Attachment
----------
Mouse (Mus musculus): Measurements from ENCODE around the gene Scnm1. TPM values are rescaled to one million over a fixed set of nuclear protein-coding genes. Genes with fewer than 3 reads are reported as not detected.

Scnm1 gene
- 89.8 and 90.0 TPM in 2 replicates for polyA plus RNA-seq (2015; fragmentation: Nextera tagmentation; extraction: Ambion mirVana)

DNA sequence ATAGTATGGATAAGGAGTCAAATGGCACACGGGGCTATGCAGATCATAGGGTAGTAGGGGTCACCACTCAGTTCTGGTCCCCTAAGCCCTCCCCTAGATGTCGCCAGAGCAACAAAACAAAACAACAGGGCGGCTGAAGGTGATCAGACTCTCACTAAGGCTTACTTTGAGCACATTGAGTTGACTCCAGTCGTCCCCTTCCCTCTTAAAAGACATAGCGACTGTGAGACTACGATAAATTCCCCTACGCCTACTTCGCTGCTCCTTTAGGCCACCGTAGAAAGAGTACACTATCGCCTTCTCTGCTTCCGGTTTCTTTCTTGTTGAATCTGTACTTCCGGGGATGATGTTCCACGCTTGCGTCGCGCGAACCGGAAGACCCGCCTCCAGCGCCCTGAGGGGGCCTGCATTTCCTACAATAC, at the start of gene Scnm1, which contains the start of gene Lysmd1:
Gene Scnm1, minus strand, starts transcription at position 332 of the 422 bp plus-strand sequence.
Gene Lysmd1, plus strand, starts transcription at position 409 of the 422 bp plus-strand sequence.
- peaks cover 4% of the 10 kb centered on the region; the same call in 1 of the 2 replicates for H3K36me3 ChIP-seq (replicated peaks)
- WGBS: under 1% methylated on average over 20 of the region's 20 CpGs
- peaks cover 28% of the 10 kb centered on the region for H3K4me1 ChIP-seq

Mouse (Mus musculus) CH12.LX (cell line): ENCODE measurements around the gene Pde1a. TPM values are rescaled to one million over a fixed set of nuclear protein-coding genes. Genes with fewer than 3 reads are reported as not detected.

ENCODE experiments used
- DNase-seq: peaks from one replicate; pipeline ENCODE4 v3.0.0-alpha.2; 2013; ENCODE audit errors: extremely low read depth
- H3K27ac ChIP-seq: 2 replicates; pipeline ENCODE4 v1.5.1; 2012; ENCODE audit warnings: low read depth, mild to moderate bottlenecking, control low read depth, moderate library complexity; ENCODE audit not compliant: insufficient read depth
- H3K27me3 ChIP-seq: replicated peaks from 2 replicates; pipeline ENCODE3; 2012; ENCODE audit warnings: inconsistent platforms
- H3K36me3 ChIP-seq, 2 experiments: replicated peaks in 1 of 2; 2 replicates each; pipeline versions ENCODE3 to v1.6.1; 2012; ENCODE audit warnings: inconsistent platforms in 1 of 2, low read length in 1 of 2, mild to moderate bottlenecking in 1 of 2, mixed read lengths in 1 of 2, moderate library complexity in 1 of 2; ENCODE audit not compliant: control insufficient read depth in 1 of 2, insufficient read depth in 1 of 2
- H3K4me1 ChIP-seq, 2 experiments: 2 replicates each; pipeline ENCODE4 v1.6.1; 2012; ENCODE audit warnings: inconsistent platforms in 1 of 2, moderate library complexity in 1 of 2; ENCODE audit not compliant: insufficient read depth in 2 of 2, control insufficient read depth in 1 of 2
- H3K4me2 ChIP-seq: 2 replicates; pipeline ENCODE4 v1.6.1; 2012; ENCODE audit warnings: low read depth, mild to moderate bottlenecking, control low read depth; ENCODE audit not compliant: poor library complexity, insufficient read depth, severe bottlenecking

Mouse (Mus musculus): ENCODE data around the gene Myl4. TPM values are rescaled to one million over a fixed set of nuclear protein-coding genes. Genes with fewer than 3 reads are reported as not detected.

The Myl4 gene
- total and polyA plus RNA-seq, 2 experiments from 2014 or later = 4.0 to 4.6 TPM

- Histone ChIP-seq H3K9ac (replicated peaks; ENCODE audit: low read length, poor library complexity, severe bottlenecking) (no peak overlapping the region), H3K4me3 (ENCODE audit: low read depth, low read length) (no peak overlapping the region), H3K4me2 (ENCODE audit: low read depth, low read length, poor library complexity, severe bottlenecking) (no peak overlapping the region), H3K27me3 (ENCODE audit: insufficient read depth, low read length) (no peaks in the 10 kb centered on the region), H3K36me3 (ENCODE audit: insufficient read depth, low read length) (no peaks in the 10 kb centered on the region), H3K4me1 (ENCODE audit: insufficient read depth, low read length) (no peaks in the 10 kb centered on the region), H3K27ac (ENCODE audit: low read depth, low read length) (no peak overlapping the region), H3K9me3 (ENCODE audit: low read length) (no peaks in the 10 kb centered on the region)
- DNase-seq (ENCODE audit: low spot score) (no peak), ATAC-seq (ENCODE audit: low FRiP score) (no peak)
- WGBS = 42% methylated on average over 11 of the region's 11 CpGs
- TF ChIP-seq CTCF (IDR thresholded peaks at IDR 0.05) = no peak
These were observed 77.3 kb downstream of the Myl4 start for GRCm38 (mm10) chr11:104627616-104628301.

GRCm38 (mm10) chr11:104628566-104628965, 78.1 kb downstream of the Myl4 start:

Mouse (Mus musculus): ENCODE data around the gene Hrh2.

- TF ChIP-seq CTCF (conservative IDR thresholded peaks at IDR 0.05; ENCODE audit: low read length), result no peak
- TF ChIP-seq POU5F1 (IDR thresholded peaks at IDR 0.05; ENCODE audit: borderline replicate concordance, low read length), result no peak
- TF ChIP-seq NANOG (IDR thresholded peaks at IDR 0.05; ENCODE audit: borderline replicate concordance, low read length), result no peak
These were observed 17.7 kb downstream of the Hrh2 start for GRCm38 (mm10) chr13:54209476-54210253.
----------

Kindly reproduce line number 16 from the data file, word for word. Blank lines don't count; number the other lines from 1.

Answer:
- H3K4me1 ChIP-seq, 2 experiments: 2 replicates each; pipeline ENCODE4 v1.6.1; 2012; ENCODE audit warnings: inconsistent platforms in 1 of 2, moderate library complexity in 1 of 2; ENCODE audit not compliant: insufficient read depth in 2 of 2, control insufficient read depth in 1 of 2